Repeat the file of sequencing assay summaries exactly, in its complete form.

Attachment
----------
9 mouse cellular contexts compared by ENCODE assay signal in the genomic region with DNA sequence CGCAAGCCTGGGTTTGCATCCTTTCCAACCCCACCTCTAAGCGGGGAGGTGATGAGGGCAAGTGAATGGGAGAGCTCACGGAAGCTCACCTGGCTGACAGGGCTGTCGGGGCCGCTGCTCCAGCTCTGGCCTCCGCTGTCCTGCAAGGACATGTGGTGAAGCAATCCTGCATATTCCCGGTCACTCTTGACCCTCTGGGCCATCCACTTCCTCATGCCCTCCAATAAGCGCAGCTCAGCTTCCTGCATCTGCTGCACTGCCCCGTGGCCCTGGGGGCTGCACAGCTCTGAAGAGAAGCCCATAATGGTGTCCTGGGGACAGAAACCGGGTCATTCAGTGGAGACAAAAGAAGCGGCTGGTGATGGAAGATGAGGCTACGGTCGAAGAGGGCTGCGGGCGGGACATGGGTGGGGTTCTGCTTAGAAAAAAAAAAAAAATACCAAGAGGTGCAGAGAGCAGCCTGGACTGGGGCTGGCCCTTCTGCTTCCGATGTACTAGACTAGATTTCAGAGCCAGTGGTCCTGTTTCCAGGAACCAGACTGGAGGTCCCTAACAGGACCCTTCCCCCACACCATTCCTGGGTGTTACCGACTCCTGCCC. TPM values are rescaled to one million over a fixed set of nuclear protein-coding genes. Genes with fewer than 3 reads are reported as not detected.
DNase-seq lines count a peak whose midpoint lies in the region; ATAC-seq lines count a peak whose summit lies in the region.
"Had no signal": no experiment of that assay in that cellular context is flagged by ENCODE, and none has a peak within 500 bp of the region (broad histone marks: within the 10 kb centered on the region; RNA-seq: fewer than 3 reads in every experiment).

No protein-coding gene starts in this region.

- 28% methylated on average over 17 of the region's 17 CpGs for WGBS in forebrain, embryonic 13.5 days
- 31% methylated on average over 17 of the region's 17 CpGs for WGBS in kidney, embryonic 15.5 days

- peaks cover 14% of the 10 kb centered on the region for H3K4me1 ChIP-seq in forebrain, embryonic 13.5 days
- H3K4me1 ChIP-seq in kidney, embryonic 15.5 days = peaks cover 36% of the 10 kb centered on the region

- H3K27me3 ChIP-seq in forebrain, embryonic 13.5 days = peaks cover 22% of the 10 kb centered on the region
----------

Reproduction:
9 mouse cellular contexts compared by ENCODE assay signal in the genomic region with DNA sequence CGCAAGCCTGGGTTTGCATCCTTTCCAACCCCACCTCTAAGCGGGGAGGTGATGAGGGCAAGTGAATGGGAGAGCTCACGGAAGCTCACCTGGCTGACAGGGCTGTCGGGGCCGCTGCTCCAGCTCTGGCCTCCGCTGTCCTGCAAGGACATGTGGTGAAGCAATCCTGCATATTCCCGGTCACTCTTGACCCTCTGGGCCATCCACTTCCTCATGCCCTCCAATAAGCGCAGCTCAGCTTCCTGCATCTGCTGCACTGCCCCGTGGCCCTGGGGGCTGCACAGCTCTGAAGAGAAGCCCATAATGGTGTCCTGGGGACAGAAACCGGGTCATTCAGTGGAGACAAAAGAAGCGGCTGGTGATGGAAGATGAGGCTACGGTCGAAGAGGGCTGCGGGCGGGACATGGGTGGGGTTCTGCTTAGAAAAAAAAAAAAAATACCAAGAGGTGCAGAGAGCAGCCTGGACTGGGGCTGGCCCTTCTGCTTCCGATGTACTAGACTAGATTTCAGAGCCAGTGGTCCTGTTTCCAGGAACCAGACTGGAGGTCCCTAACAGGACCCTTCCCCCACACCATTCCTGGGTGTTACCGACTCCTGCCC. TPM values are rescaled to one million over a fixed set of nuclear protein-coding genes. Genes with fewer than 3 reads are reported as not detected.
DNase-seq lines count a peak whose midpoint lies in the region; ATAC-seq lines count a peak whose summit lies in the region.
"Had no signal": no experiment of that assay in that cellular context is flagged by ENCODE, and none has a peak within 500 bp of the region (broad histone marks: within the 10 kb centered on the region; RNA-seq: fewer than 3 reads in every experiment).

No protein-coding gene starts in this region.

- 28% methylated on average over 17 of the region's 17 CpGs for WGBS in forebrain, embryonic 13.5 days
- 31% methylated on average over 17 of the region's 17 CpGs for WGBS in kidney, embryonic 15.5 days

- peaks cover 14% of the 10 kb centered on the region for H3K4me1 ChIP-seq in forebrain, embryonic 13.5 days
- H3K4me1 ChIP-seq in kidney, embryonic 15.5 days = peaks cover 36% of the 10 kb centered on the region

- H3K27me3 ChIP-seq in forebrain, embryonic 13.5 days = peaks cover 22% of the 10 kb centered on the region